Exiles from Equatorial Guinea demanded the public execution of fallen dictator Francisco Macias Mguema on Friday (10 August), and described his eleven year rule as the most cannibalistic tyranny of modern times.
Exiles from Equatorial Guinea demanded the public execution of fallen dictator Francisco Macias Mguema on Friday (10 August), and described his eleven year rule as the most cannibalistic tyranny of modern times. The execution call came as the country's new leader, Lieutenant-Colonel Teodoro Obiang Nguema Mbasogo, the former ruler's nephew -- told a news conference in the capital of Malabo that his troops were hunting the ousted President in the jungle after crushing the resistance of his personal guard.
SYNOPSIS: People in the capital, Ma?abo listened to the latest news of the country's condition as it was broadcast over loudspeaker systems in the centre of the city. They heard that the toppled dictator Francisco Macias Nguema as on the run from a manhunt in bush country near the border with Gabon and Cameroun. And there were reports that he had rampaged through his home village of Mengomo, before fleeing.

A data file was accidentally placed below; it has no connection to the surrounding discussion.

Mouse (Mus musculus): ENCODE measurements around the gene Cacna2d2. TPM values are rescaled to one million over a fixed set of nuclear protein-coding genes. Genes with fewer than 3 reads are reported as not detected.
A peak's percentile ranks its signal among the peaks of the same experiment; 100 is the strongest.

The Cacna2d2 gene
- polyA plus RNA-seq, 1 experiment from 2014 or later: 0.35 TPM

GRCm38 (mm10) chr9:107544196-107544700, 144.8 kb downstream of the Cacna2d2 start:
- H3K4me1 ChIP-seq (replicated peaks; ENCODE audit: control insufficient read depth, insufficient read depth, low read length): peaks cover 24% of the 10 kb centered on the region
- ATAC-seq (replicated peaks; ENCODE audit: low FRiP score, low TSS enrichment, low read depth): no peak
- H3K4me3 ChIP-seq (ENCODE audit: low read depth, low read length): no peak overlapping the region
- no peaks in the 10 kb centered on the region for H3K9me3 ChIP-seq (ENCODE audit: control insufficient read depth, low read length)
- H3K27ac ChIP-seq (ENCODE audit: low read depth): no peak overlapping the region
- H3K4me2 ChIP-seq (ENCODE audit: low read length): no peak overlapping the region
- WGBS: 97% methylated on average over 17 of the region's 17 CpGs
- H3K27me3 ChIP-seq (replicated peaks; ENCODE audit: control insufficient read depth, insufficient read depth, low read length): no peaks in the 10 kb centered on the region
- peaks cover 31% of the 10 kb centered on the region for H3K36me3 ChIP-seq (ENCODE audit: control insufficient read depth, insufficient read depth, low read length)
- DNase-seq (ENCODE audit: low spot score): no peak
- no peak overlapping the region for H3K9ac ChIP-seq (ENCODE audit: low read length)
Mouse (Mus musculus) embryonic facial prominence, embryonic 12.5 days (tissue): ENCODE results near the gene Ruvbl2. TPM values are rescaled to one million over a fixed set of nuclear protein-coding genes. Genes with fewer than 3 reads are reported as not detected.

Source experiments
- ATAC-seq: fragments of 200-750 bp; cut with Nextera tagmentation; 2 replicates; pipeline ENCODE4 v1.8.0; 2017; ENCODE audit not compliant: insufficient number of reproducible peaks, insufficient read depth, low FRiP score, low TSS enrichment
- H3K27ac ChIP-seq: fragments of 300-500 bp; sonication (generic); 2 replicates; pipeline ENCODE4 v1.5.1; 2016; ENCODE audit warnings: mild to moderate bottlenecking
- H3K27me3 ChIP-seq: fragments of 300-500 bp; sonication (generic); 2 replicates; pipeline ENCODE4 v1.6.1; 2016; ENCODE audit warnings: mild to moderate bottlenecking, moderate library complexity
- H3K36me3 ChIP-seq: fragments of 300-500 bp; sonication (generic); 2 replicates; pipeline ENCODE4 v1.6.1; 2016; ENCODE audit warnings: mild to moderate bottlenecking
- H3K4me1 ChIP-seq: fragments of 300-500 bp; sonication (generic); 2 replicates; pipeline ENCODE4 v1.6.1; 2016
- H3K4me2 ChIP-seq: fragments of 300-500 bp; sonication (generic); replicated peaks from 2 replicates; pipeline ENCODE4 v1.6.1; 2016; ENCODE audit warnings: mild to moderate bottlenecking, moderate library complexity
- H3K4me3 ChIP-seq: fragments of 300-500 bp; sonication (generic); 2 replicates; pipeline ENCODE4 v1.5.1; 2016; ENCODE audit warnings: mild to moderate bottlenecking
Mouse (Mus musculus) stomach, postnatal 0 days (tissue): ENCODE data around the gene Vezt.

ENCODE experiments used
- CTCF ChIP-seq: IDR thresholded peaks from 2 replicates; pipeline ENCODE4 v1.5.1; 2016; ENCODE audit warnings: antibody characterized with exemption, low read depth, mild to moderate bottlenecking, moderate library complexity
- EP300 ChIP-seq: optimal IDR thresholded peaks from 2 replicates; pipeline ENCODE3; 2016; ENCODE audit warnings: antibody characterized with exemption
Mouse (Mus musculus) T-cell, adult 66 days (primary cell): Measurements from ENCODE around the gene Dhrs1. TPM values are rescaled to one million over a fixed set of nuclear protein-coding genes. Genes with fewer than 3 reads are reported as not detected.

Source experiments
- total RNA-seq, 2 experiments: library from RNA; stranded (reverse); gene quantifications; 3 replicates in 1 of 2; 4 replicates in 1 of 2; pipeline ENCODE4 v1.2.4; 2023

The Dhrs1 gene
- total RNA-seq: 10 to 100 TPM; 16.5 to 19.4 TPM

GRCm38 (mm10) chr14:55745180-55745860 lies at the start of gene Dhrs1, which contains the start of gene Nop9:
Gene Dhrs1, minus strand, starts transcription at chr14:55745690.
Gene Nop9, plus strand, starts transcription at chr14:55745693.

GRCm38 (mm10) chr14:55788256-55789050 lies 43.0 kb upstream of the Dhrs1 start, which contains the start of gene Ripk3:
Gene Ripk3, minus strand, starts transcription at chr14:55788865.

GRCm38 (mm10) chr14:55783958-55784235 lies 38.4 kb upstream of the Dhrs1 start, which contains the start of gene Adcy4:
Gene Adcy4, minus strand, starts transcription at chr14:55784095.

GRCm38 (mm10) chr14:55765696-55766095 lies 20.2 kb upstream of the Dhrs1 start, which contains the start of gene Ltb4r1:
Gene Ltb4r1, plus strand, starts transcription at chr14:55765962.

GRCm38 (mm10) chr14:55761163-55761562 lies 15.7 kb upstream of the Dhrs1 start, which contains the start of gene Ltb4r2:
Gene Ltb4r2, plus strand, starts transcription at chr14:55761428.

As news of a new government spread -- its leader Lieutenant-Colonel Teodoro Obiang Nguema Mbasogo and other officials set about planning the reconstruction of the shattered West African republic after Macia's eleven years of rule. Spain's King Juan Carlos expressed warm support for the new leadership and pledged large-scale support to the country's population of 300,000. Colonel Teodoro said the country's new foreign policy would include special relations with Spain -- and a new relationship with the West. He said the country's needs are immense -- that there is no electricity, no water, and the hospitals are without medicines.
The new leadership urged 100,000 exiles, living in Gabon, Cameroun and Europe to return home and help in the reconstruction of the country.
A senior European Common Market official flew to Malabo on Friday (10 August) offering aid worth about ten million dollars For the people of the Equatorial Guinea, who for years have lived on little more than bananas to eat, the aid is worth more than sixty dollars per head.